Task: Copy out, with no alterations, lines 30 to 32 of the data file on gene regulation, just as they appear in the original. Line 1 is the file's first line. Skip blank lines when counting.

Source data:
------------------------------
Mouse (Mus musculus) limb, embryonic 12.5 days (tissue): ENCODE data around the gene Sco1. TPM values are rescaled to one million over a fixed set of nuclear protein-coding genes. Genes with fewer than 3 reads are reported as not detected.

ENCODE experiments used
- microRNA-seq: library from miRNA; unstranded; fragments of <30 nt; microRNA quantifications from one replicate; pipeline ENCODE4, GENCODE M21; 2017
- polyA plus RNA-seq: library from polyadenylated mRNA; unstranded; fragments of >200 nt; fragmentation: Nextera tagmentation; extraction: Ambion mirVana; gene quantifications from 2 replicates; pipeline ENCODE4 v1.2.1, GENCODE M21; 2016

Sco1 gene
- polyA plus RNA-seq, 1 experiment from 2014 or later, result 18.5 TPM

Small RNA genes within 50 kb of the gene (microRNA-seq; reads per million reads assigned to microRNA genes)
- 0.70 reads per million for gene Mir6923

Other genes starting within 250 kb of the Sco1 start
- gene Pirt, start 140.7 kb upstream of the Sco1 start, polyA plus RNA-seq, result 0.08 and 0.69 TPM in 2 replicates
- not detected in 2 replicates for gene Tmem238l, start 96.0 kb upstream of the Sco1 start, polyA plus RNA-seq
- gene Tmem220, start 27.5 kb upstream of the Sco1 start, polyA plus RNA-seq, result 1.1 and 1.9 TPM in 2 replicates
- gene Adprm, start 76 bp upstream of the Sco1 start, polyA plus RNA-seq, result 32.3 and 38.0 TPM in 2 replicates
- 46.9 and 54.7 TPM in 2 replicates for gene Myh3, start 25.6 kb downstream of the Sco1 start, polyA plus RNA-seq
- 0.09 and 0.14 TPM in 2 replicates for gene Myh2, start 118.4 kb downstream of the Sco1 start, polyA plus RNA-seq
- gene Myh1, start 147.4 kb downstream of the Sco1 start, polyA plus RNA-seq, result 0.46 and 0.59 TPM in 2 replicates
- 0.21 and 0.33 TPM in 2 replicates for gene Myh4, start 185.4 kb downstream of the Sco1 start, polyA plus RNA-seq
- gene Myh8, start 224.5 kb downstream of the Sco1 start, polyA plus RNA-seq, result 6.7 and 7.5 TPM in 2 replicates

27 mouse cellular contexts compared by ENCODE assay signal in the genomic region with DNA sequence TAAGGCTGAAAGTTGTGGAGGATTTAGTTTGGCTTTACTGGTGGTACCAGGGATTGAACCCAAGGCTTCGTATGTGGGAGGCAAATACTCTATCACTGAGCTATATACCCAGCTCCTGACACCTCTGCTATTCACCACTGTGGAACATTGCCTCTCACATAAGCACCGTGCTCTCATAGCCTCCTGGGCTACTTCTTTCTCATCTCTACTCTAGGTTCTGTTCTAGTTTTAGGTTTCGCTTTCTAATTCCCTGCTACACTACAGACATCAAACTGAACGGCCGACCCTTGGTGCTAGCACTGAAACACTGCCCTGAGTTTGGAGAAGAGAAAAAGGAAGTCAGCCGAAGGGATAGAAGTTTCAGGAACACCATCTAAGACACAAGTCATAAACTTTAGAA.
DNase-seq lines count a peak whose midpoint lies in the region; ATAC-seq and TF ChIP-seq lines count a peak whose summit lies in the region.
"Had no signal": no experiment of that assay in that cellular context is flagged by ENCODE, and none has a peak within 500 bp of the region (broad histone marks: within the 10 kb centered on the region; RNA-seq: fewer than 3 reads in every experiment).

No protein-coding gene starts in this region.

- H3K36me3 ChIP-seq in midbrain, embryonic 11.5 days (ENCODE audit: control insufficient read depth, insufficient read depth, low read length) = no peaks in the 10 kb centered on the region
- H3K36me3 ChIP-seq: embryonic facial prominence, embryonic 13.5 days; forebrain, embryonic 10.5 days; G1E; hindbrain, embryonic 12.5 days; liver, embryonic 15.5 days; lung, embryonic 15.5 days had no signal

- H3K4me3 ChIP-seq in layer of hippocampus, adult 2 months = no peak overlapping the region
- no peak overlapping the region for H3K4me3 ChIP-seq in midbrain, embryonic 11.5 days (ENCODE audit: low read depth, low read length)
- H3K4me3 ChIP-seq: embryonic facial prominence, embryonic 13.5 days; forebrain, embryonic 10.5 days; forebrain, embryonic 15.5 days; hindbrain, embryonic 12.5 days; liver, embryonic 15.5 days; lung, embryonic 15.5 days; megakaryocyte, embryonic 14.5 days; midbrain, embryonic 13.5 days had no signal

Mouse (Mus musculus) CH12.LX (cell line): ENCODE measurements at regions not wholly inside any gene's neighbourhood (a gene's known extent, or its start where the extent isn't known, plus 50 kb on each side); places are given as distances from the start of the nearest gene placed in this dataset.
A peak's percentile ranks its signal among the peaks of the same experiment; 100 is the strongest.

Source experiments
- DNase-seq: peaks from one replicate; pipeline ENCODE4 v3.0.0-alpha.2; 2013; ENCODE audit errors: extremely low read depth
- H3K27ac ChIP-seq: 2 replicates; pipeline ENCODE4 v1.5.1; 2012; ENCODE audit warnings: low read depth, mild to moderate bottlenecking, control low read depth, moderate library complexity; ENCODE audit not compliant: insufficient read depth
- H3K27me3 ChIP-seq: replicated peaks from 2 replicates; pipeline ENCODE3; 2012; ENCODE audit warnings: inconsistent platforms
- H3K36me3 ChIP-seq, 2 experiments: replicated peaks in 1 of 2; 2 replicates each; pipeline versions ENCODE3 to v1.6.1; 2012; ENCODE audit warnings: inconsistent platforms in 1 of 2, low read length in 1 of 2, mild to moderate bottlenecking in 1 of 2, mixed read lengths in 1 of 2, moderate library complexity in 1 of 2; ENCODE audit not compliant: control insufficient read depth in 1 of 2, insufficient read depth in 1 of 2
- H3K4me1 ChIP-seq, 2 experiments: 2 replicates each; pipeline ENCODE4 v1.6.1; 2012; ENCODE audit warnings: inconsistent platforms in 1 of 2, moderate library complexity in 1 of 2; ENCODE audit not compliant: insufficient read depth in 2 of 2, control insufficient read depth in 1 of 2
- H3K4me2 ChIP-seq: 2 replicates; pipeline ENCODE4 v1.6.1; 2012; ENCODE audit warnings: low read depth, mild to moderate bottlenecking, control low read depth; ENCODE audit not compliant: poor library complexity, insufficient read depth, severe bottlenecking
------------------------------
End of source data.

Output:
Source experiments
- DNase-seq: peaks from one replicate; pipeline ENCODE4 v3.0.0-alpha.2; 2013; ENCODE audit errors: extremely low read depth
- H3K27ac ChIP-seq: 2 replicates; pipeline ENCODE4 v1.5.1; 2012; ENCODE audit warnings: low read depth, mild to moderate bottlenecking, control low read depth, moderate library complexity; ENCODE audit not compliant: insufficient read depth